Archive for September, 2010

Love Your Choice

So be it: 19 December 2010. The Presidential election in Belarus won’t bring any surprises anyway.

The election will take place before Belarus and Russia agree on new gas prices, which could rise from the current $185 per thousand cubic metres to $250 and threaten Belarus’ social stability.

The authorities have said already that the vote will fully comply with national laws.

Minsk promises to invite the maximum amount of foreign observers. The OSCE/ODIHR mission will be more interested to see if it complies with international standards. In the past, they have always said Belarus’ elections fail to meet democratic norms. Interestingly, their CIS observer mission colleagues from former Soviet countries have always said the opposite.

The upcoming campaign will be different – this time Minsk cannot rely on silent approbation from Moscow. Russian diplomats in the OSCE and CIS missions might work together to make the two reports more similar. But would Moscow favour a more positive OSCE verdict or a more negative CIS one than usual?

The information war between Minsk and the Kremlin is plain to see. But not what lies behind it. Belarusian experts say Russia has no strategy for the Belarus election and will not try to topple Lukashenka. It’s unlikely that Russia would like to sponsor a revolution of any colour in Belarus. It might want to make the Belarusian leader as nervous as possible ahead of the hydrocarbon price talks, however.

This time Lukashenka won’t be able to beat Belarus most famous pro-EU opposition leader Alyaksandr Milinkevich. That’s because Milinkevich announced that he won’t run.

Milinkevich, Europe’s darling, the united opposition candidate, got 20 percent of the vote in 2006, as far as we know. He says he is not taking part in the new elections because they are not elections. He won’t take part in a play, he says, where the director, the playwright and the actor are all one and the same. In his name you see Europe giving up.

The opposition, recently again labelled the “enemies of the people” by Lukashenka, has no common candidate in 2010. There could be up to a dozen pro-democratic romantics keen to be President and several of them running against Lukashenka, and each other, in the final sprint.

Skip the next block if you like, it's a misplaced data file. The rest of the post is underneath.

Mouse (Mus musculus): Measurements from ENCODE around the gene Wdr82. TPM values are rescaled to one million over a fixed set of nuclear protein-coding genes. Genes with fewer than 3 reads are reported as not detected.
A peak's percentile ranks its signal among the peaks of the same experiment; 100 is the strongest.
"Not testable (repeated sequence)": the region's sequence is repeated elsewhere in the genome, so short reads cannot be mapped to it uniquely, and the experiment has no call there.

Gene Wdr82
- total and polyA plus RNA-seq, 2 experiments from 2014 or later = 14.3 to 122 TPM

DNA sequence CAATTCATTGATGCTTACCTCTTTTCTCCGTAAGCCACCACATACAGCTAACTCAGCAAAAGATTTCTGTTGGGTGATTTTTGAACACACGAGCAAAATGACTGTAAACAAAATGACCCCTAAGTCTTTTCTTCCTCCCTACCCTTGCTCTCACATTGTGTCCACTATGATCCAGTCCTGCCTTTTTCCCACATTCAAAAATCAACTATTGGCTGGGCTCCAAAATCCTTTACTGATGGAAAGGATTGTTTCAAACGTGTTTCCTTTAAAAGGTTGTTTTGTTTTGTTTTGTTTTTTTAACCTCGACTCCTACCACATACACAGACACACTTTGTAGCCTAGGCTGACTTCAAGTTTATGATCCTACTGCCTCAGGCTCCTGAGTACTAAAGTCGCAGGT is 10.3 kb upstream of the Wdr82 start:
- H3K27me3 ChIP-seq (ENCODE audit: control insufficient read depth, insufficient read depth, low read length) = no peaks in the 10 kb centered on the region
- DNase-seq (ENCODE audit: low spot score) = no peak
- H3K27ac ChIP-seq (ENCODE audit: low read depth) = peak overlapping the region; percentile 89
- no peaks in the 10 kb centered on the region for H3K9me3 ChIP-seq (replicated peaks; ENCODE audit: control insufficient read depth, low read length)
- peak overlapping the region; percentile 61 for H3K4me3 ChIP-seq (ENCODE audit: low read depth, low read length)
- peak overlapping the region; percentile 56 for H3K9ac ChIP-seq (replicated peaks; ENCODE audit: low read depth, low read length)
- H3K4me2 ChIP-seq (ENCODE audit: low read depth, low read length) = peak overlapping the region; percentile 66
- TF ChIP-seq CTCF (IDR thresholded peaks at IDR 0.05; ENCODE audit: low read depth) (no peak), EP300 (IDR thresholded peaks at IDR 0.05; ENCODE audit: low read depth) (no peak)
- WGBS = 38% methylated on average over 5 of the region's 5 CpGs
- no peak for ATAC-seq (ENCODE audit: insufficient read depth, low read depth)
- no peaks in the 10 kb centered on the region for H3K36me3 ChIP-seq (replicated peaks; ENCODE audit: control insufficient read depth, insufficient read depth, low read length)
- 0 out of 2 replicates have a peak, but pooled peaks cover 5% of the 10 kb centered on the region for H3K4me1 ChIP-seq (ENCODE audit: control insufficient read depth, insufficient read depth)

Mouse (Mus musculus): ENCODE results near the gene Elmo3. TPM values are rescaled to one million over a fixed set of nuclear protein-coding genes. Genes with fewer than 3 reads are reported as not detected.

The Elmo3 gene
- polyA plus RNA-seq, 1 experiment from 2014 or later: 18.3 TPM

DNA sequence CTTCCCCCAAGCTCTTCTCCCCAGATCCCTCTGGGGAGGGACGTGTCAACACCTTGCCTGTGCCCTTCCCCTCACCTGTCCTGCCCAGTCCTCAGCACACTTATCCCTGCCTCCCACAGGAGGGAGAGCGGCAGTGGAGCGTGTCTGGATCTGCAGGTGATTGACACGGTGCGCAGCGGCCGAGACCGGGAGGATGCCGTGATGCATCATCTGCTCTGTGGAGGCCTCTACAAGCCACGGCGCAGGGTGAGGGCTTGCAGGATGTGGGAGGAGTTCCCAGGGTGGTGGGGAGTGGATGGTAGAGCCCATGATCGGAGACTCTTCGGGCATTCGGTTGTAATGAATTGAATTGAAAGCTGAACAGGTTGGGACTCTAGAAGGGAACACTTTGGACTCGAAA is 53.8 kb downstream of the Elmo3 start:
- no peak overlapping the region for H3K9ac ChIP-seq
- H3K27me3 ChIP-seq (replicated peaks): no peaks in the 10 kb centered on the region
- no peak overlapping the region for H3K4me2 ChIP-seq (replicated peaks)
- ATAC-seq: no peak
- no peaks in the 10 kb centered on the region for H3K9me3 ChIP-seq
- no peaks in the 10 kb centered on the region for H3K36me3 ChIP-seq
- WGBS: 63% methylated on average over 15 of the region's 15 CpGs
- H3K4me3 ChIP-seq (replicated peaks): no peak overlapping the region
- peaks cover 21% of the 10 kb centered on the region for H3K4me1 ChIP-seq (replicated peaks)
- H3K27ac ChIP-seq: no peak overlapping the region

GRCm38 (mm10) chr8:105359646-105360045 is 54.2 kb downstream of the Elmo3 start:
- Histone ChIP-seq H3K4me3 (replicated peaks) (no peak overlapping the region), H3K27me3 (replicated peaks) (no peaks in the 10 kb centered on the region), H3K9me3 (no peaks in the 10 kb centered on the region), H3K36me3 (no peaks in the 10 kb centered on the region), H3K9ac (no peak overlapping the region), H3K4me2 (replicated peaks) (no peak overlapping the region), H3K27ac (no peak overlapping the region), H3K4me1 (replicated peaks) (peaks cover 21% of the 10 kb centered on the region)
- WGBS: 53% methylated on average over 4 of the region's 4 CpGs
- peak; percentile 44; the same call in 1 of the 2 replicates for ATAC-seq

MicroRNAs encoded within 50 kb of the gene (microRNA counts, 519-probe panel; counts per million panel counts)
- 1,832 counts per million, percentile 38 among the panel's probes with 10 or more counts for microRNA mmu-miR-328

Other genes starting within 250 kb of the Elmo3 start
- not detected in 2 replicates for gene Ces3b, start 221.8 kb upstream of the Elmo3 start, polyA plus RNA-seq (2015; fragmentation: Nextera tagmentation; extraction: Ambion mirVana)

There is nothing to indicate that the incumbent will not be re-elected.

The most interesting part will come after elections anyway.

Choose thy love. And love thy choice.

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What’s in a Date?

It’s fun to be President of Belarus! You can never get bored. Nor can people around you.

Some countries rename themselves in the hope of a brighter future. Some governments rename their security services in the hope they will perform better.  Some presidents rename the days of weeks or months.

Belarus is different. We are practical.

Suddenly, two of the longest avenues in Minsk had their names changed without any public debate. WWII veterans wrote to the President saying they want the now-so-called Independence and Victors avenues to be named after their achievements rather than after a Belarusian enlightenment publisher and a popular, post-war Soviet politician.

There have been laws in Belarus to rename newspapers as non-governmental ones can not use the adjective “Belarusian” in their name.

On 1 September new norms of Belarusian language came into force. One of them says the word “President” should always be capitalised. It adds to the regulation that this word in Belarus should be used only for the highest political rank.

The latest news is that the President’s birth date has been changed. No, it’s nothing radical, just the small matter of having it one day later. On 30 August protocol departments in foreign ministries around the world sent their birthday greetings to Alyaksandr Lukashenka. But next year he is to get the congrats on 31 August instead. It wasn’t officially announced, but his official biography has been officially altered.

lThe President’s new birthday now coincides with the birthday of his youngest 6-year-old son, Mikalay, a.k.a. Kolya. They rarely part and are often seen together not just in Minsk but also abroad, even during top-level political negotiations and protocol dinners.

Why change? As the official story goes, the actual date of the Belarusian leader’s birth is and has always been 31 August 1954. The President had never before paid any special attention to his birthday. But after the birth of Mikalay he started to ask his mother for the details of his own birth. And so he found out that, rather than arriving into this world on 30 August, he was in fact born in the early hours of the following day. Why not just change it? Especially since now father and son can celebrate together? You can’t move the son’s birthday back one day, because his birth date is pretty certain.

To change the very day of one’s birth is not such a big deal, I would say. Especially for a President.

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